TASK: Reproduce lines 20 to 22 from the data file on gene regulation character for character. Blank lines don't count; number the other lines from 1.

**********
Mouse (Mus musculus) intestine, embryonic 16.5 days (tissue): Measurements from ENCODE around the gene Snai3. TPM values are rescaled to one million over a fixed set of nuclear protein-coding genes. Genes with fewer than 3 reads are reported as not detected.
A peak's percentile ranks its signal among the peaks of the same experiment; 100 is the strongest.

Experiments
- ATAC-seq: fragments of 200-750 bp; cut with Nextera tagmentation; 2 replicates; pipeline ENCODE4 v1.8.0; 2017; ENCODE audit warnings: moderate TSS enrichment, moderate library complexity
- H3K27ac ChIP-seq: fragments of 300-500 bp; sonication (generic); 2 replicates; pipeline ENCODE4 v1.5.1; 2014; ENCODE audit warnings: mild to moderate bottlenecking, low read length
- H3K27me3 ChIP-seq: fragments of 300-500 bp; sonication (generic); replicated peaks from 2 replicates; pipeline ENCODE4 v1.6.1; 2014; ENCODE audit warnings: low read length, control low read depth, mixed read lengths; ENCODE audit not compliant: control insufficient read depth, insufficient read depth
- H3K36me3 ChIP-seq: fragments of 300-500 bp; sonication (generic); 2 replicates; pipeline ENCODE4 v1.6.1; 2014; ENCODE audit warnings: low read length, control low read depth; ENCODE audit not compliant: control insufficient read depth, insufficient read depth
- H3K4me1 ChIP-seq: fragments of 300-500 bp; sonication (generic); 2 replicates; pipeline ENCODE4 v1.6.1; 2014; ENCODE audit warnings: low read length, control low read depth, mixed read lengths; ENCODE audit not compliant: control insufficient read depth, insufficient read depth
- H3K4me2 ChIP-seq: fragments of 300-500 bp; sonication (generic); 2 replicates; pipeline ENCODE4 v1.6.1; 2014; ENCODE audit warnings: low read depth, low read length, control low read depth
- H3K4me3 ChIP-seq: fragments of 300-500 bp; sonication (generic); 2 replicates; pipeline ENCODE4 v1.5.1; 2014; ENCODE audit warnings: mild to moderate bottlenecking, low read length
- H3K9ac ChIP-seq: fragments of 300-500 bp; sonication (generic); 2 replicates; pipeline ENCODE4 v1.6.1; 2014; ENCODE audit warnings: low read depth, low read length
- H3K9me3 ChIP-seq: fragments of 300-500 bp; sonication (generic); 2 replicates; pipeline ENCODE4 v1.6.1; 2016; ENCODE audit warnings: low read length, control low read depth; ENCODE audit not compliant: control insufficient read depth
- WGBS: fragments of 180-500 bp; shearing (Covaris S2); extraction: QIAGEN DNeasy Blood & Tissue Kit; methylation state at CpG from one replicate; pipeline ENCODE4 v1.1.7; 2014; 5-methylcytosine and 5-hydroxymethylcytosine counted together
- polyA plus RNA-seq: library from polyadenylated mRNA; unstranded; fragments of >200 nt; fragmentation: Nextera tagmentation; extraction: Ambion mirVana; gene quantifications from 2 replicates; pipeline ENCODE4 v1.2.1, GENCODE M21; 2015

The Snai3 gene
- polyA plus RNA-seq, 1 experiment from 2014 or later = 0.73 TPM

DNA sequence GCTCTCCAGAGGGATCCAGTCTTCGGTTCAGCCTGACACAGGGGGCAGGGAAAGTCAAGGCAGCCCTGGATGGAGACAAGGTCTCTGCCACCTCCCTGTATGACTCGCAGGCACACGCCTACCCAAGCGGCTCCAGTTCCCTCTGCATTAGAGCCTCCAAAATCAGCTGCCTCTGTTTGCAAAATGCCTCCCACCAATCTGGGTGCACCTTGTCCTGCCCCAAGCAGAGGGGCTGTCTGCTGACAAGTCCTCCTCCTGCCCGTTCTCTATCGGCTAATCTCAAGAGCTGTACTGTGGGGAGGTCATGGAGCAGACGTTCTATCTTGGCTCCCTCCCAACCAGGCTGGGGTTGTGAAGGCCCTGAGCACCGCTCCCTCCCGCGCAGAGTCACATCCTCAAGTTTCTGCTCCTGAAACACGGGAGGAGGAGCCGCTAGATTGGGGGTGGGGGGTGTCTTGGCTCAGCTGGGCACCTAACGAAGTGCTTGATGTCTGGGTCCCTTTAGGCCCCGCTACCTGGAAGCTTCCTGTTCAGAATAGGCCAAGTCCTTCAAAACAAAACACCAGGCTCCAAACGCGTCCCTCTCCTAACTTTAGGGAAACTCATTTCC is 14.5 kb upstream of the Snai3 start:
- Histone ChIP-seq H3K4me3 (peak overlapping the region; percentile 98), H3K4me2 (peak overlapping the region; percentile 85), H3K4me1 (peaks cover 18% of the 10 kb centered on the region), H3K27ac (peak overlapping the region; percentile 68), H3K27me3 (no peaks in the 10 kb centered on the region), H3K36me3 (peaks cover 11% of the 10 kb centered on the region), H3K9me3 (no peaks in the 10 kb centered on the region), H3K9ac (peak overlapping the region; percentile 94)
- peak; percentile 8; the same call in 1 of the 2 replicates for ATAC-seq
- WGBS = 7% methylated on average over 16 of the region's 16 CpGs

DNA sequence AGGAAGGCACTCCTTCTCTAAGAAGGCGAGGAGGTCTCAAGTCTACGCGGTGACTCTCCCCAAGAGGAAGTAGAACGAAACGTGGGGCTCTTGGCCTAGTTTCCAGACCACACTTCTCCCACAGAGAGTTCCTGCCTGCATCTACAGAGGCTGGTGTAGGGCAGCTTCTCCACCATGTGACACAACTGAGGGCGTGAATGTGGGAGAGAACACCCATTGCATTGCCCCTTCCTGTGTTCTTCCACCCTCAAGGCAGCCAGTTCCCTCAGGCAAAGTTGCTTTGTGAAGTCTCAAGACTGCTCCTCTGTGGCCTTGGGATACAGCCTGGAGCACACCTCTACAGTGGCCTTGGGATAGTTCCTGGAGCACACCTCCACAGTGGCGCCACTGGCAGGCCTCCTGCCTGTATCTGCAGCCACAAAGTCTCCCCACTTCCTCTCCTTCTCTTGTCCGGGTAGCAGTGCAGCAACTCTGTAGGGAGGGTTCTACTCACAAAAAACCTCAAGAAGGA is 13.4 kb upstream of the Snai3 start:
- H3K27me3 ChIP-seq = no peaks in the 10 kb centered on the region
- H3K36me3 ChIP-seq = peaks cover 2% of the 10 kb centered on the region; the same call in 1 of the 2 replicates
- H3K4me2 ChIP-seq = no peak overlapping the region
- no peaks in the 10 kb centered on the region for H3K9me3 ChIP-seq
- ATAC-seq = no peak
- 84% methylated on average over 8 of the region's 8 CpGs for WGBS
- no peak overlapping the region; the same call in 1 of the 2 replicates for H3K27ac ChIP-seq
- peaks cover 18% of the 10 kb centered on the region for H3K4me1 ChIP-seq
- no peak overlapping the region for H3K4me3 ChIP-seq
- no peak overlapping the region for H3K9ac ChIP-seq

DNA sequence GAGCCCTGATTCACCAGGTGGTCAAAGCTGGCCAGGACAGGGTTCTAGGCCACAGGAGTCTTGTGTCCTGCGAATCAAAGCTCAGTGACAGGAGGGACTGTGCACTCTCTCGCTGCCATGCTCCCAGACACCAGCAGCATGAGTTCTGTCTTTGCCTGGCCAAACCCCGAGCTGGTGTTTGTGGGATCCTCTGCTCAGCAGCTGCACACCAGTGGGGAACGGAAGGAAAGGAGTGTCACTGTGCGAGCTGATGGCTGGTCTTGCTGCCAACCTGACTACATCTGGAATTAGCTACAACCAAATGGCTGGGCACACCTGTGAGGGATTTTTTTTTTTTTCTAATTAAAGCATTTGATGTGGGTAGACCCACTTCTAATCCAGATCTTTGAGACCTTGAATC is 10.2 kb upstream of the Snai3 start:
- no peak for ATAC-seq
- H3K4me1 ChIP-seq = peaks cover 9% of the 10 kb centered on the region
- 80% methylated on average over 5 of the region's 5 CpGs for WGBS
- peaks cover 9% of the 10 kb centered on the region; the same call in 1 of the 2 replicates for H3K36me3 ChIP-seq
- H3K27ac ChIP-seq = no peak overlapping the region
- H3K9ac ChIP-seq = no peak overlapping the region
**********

- WGBS = 7% methylated on average over 16 of the region's 16 CpGs

DNA sequence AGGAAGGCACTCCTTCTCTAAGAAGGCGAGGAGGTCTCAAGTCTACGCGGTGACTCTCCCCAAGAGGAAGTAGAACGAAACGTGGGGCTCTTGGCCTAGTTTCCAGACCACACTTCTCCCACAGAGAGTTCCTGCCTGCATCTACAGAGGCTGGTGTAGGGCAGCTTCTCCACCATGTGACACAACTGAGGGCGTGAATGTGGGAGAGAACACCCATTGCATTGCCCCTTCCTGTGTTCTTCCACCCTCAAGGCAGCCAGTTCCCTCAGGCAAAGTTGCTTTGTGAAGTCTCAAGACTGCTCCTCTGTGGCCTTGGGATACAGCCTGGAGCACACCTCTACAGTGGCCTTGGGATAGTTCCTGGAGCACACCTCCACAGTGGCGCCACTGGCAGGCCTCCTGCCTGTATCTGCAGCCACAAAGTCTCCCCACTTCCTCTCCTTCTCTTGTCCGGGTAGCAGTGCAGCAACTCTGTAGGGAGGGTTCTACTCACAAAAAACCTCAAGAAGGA is 13.4 kb upstream of the Snai3 start:
- H3K27me3 ChIP-seq = no peaks in the 10 kb centered on the region